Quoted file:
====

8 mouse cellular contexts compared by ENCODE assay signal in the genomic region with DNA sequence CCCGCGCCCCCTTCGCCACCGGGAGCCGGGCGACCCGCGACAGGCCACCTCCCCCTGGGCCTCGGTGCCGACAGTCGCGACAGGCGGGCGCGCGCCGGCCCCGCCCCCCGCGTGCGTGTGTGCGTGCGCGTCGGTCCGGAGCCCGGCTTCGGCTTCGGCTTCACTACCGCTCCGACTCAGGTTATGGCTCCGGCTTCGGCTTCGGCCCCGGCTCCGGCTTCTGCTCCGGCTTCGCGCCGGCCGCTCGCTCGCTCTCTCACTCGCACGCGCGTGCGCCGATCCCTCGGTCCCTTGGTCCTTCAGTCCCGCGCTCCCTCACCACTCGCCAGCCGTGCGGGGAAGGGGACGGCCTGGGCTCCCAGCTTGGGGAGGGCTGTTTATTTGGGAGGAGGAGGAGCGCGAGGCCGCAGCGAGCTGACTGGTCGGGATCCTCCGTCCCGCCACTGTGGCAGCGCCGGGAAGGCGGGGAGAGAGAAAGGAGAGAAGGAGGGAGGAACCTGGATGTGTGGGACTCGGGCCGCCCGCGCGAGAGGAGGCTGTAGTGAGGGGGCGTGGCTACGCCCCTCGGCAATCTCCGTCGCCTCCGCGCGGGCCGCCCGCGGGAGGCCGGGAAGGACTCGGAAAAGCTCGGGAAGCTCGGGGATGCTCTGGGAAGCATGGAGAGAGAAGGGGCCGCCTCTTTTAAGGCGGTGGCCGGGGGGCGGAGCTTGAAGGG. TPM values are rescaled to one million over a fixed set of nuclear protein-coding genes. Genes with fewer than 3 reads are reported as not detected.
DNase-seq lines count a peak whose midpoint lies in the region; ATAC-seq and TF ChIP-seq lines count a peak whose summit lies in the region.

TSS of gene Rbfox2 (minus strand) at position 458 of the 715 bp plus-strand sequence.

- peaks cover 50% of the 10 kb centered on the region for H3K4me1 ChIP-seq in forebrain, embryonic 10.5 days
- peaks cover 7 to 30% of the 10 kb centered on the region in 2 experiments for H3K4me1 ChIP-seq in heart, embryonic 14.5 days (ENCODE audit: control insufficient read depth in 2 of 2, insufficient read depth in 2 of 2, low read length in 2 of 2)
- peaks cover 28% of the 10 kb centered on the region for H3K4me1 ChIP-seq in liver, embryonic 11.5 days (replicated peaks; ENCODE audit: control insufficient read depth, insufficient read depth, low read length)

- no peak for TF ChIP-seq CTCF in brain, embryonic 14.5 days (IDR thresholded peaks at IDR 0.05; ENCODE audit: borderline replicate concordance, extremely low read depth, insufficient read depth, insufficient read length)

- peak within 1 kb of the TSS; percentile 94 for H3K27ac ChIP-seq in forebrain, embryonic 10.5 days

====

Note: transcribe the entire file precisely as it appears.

8 mouse cellular contexts compared by ENCODE assay signal in the genomic region with DNA sequence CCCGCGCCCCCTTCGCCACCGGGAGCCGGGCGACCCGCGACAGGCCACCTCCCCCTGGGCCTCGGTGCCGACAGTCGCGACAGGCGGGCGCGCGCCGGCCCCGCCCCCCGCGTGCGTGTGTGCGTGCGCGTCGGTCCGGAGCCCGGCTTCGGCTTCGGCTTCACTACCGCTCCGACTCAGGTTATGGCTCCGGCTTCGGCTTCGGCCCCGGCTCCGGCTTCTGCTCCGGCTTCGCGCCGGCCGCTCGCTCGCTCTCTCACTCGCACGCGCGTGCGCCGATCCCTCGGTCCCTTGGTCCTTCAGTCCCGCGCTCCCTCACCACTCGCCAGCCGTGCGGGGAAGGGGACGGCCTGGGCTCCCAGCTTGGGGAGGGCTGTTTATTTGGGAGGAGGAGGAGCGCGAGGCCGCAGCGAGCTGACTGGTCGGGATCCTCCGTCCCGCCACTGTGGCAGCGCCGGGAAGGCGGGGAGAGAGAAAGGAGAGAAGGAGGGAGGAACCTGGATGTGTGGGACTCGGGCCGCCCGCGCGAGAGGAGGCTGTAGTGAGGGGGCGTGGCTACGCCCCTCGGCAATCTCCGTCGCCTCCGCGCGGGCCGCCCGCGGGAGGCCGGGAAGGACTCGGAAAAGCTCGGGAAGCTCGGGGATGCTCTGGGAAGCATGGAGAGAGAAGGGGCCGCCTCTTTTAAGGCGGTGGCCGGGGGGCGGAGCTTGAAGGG. TPM values are rescaled to one million over a fixed set of nuclear protein-coding genes. Genes with fewer than 3 reads are reported as not detected.
DNase-seq lines count a peak whose midpoint lies in the region; ATAC-seq and TF ChIP-seq lines count a peak whose summit lies in the region.

TSS of gene Rbfox2 (minus strand) at position 458 of the 715 bp plus-strand sequence.

- peaks cover 50% of the 10 kb centered on the region for H3K4me1 ChIP-seq in forebrain, embryonic 10.5 days
- peaks cover 7 to 30% of the 10 kb centered on the region in 2 experiments for H3K4me1 ChIP-seq in heart, embryonic 14.5 days (ENCODE audit: control insufficient read depth in 2 of 2, insufficient read depth in 2 of 2, low read length in 2 of 2)
- peaks cover 28% of the 10 kb centered on the region for H3K4me1 ChIP-seq in liver, embryonic 11.5 days (replicated peaks; ENCODE audit: control insufficient read depth, insufficient read depth, low read length)

- no peak for TF ChIP-seq CTCF in brain, embryonic 14.5 days (IDR thresholded peaks at IDR 0.05; ENCODE audit: borderline replicate concordance, extremely low read depth, insufficient read depth, insufficient read length)

- peak within 1 kb of the TSS; percentile 94 for H3K27ac ChIP-seq in forebrain, embryonic 10.5 days